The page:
communities within the diaspora,” says Dr Chris McDowell, head of Icar. He
believes that the Somali community lacks a cohesive identity because of
“the Somali tradition of nomadic and collective identity – what you are part
of informs who you are,” he says. “In Somalia, you are part of something,
part of a clan along with your family, your co-religionists. If you remove that
anchor, because these groups are not recreated, then people feel adrift.”
This lack of cohesion in the Somali community is having a direct
impact on its ability to develop and fund the kind of welfare provision
that can assist significantly in the process of integration – services
such as language teaching, advice and guidance, and social support
and welfare. Unified communities have a much better track record of
accessing state and charitable funds, but in the Somali community
numerous small and underdeveloped organisations are competing
with each other.46
They also face competition from more established
BME organisations – organisations that have had twenty or thirty
years to find their way round the funding environment and understand
it well. A clear case, if ever there was one, for greater collaboration
and partnership between the established BME third sector and those
seeking to build up community organisations for the first time.
28.UK National Statistics, source: Census 2001.
29. Platt, L., Ethnicity and family: Relationships within and between ethnic groups: An analysis using the
Labour Force Survey, Equality & Human Rights Commission (January 2009). http://tinyurl.com/LucindaPlatt
30. Platt, L., op cit.
31. Ratcliffe P., Race, Ethnicity & Difference, imagining the inclusive society, p.51, Open University Press (2004).
32. The legislation provoked deep cabinet splits. Cabinet papers released since quote the then
Commonwealth Secretary, George Thomson, saying that “to pass such legislation would be wrong in
principle, clearly discrimination on the grounds of colour, and contrary to everything we stand for.”
33. The immigration of people other than dependants for the purpose of working and
settling. See Hansard written response, HL Deb 20 October 1980 vol 413 c1746WA. http://
34. Greenslade R., Seeking Scapegoats: The coverage of asylum in the UK press
(Asylum and Migration Working Paper 5), Institute for Public Policy Research (May
35. Scare stories about asylum seekers are not new, however. They began – to our shame – in the
late nineteenth century as Britain sought to close its borders to thousands of Jews fleeing persecution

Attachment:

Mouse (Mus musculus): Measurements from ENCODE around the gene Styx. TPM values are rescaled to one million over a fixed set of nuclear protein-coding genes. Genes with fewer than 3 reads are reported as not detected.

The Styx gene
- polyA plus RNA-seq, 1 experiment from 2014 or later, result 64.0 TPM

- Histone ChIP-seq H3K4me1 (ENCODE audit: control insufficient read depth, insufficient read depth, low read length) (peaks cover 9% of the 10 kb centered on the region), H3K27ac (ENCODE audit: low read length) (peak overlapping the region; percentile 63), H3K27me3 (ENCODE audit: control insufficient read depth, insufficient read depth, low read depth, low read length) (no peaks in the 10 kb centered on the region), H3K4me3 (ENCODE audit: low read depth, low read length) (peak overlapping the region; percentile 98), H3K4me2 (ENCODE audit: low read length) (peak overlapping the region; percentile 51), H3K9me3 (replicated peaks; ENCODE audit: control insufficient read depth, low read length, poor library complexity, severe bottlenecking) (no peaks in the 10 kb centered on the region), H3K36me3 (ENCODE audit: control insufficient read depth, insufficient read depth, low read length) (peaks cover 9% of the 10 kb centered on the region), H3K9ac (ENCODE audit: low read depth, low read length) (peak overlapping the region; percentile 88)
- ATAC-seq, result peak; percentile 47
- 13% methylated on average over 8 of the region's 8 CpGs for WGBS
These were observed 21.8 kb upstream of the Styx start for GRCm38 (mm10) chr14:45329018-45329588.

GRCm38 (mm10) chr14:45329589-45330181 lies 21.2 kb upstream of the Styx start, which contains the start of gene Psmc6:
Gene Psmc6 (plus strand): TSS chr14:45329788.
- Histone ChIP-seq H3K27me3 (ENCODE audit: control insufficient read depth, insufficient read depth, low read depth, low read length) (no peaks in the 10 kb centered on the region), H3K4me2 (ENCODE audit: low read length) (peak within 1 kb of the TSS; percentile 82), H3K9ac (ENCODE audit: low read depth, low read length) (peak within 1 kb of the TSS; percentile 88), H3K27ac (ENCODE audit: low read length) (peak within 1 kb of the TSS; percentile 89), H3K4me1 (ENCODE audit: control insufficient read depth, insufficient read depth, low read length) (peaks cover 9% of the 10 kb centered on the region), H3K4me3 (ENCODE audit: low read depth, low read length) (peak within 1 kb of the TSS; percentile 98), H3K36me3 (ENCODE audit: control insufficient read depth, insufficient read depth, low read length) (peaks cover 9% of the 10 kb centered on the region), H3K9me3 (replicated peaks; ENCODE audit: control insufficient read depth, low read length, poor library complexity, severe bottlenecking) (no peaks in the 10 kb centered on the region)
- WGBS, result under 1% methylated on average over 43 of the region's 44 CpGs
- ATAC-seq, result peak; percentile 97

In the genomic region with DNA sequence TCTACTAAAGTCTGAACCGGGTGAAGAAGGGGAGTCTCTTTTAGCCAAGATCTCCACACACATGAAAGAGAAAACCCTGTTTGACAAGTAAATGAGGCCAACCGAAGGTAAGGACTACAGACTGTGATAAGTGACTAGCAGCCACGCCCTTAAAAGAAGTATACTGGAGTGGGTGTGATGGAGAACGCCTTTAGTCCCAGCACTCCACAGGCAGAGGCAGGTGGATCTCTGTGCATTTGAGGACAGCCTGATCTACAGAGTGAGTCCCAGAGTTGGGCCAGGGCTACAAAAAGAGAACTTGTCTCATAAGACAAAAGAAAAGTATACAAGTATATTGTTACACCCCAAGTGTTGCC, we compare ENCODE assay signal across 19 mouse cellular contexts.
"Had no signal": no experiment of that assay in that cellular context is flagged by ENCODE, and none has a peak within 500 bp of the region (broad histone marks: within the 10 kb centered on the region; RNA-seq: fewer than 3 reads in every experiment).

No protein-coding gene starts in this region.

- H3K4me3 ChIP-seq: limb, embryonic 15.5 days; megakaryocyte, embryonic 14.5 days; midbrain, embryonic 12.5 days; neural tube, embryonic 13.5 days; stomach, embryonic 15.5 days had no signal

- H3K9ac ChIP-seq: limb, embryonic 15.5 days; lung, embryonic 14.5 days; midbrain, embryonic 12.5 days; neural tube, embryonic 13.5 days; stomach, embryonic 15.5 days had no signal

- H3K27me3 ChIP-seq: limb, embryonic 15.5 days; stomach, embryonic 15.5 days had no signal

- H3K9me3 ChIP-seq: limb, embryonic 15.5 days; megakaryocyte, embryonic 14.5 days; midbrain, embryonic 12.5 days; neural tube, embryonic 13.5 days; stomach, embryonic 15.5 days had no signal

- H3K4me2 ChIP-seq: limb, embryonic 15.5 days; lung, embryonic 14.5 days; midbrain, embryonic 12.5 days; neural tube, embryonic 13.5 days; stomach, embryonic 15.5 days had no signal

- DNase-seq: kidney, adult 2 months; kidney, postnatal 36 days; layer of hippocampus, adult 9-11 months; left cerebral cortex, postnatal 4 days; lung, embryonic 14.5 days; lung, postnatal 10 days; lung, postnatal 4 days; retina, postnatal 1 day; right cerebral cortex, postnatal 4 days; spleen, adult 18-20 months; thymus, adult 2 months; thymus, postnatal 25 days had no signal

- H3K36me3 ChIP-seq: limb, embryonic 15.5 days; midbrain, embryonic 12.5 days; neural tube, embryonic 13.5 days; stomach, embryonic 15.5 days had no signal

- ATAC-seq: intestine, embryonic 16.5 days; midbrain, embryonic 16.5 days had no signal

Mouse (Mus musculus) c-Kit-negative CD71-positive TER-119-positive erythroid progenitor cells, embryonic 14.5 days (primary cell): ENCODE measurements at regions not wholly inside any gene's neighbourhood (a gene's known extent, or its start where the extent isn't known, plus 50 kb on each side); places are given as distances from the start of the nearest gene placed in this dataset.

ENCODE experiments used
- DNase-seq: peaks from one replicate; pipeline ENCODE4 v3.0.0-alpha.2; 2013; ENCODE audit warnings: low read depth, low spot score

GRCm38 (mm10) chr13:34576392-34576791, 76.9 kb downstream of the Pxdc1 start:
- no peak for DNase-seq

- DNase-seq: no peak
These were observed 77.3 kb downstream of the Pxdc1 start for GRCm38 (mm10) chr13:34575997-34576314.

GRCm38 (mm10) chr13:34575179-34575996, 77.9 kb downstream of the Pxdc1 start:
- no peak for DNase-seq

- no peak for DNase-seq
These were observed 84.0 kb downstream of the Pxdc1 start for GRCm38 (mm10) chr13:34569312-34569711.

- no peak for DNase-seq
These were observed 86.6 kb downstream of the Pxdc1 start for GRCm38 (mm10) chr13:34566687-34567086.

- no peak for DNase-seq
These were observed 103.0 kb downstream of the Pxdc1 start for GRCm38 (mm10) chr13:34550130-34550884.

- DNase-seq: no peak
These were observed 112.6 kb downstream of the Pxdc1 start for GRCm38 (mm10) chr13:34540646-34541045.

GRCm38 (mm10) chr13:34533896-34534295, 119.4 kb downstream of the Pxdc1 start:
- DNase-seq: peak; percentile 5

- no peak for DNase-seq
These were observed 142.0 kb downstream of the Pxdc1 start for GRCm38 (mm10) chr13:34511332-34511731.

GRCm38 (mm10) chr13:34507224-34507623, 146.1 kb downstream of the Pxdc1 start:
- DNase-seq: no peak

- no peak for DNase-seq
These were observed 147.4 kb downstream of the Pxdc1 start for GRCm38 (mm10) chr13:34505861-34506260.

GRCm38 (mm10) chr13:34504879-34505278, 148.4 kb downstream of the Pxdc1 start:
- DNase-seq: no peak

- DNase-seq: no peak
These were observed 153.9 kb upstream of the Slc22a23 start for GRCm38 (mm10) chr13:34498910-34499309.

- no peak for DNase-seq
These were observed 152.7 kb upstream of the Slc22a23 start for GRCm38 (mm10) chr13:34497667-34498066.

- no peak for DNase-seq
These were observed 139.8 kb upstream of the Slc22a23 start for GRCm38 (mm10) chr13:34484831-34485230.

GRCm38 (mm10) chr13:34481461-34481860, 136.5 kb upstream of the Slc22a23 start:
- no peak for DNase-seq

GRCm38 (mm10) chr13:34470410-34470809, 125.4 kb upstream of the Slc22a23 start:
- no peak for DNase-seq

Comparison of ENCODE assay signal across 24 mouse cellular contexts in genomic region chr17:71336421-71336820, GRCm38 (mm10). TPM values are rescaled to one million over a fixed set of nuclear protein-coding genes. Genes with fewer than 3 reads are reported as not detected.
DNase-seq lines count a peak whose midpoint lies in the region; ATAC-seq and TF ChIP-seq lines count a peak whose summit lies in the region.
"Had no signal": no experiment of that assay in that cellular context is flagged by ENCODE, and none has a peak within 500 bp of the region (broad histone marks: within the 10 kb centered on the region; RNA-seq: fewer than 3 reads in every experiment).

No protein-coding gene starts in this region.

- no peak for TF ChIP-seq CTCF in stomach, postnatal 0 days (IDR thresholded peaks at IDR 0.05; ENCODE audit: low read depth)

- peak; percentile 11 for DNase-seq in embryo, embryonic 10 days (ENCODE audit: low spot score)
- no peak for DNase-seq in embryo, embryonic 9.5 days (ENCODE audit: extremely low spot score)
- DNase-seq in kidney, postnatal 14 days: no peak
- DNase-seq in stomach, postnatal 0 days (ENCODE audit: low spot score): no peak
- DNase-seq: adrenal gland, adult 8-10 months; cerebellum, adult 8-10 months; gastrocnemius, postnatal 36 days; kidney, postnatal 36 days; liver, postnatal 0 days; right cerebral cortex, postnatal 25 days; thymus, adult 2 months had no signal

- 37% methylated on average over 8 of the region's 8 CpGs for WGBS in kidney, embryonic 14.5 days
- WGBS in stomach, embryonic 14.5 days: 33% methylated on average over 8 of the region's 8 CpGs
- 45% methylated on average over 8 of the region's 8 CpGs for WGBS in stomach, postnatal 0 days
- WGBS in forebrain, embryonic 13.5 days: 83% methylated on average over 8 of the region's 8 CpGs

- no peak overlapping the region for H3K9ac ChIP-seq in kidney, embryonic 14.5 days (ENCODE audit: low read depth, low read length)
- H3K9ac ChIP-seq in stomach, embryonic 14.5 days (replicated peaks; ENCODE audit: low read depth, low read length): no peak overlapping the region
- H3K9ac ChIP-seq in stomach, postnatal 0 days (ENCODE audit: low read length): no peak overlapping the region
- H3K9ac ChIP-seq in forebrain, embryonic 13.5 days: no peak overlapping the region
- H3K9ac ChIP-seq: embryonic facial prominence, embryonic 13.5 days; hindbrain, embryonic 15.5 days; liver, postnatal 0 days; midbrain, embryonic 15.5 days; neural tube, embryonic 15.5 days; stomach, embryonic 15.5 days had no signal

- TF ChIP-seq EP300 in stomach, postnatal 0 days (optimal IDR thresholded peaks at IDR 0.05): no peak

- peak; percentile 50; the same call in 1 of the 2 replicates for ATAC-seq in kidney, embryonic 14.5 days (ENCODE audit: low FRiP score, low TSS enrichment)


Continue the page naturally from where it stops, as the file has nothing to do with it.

and anti-semitic pogroms throughout Eastern Europe. Indeed, arguably the first UK ‘immigration
controls’, the Aliens Act 1905, were passed specifically to limit Jewish migration to this country.
36. Hickman, M., et al, Immigration and social cohesion in the UK: The rhythms and realities of
everyday life, London Metropolitan University for the Joseph Rowntree Foundation (2008).
37. In 2004, Czech Republic, Estonia, Cyprus, Latvia, Lithuania, Hungary, Malta, Poland, Slovakia and
Slovenia joined. On 1st January 2007 Romania and Bulgaria also joined. Three candidate countries, Croatia,
Turkey and the Former Yugoslav Republic of Macedonia, are part of continuing accession negotiations.
38. Migrant workers: What we know, BBC (2007). http://news.bbc.co.uk/1/hi/uk/6957171.stm
39. See Bauere, V., et al, Migrants from central and eastern Europe: local geographies, Migration
Research Unit, University College London for ONS (Autumn 2007). http://tinyurl.com/q58k6f
40. Regional Migration Scoping Exercise, West Midlands Strategic Migration Partnership (Jan 2008).
41. WMSMP, op. cit.
42. Anderson B., et al, Fair Enough? Central and East European migrants in low wage employment
in the UK, University of Oxford for Joseph Rowntree Foundation (September 2006).
43. WMSMP, op. cit.
44. Eugenia M. and Black R., East European immigration and community cohesion,
University of Sussex for the Joseph Rowntree Foundation (2007).
45. Spencer S., et al, The experiences of Central and East European migrants in the UK, Centre on
Migration, Policy and Society (COMPAS) at the University of Oxford for Joseph Rowntree Foundation
(May 2007) http://www.jrf.org.uk/publications/experiences-central-and-east-european-migrants-uk
46. See Somalis struggle in the UK, BBC (May 2006). http://news.bbc.co.uk/1/hi/magazine/5029390.stm
The shape of the BME third sector
The prominence that the third sector now has in government policy has significant
implications not just for individual BME organisations but also for the levels of
‘sector intelligence’ – data and information regarding size, scale, nature, key
trends and development issues – available about the BME third sector generally.
Put bluntly, there is simply too little. This chapter examines why, and also explores
the consequences this lack of information may have for the BME third sector.
The rise of the third sector
In recent years government policy has emphasised a
growing role for the third sector in regeneration, public
service delivery and strengthening civic society.
This is a direction of travel which has been evident in public policy
for over a decade now, and can in large part be traced back to the
recommendations made in the profoundly influential report of the Deakin
Commission on the future of voluntary action and the voluntary sector.47
Subsequent publications, such as the Labour Party policy document
Building the Future Together,48
the Voluntary Sector Compact in 1998,49
and The Role of the Voluntary and Community Sector in Service
and key initiatives such as the ChangeUp programme, the
Capacitybuilders and Futurebuilders funds, and establishment of the Office
of the Third Sector within the Cabinet Office in 2006, are milestones in
a decade of policy aimed at transforming the third sector landscape.
The need for ‘sector intelligence’
This unparalleled emphasis on the third sector has brought with it a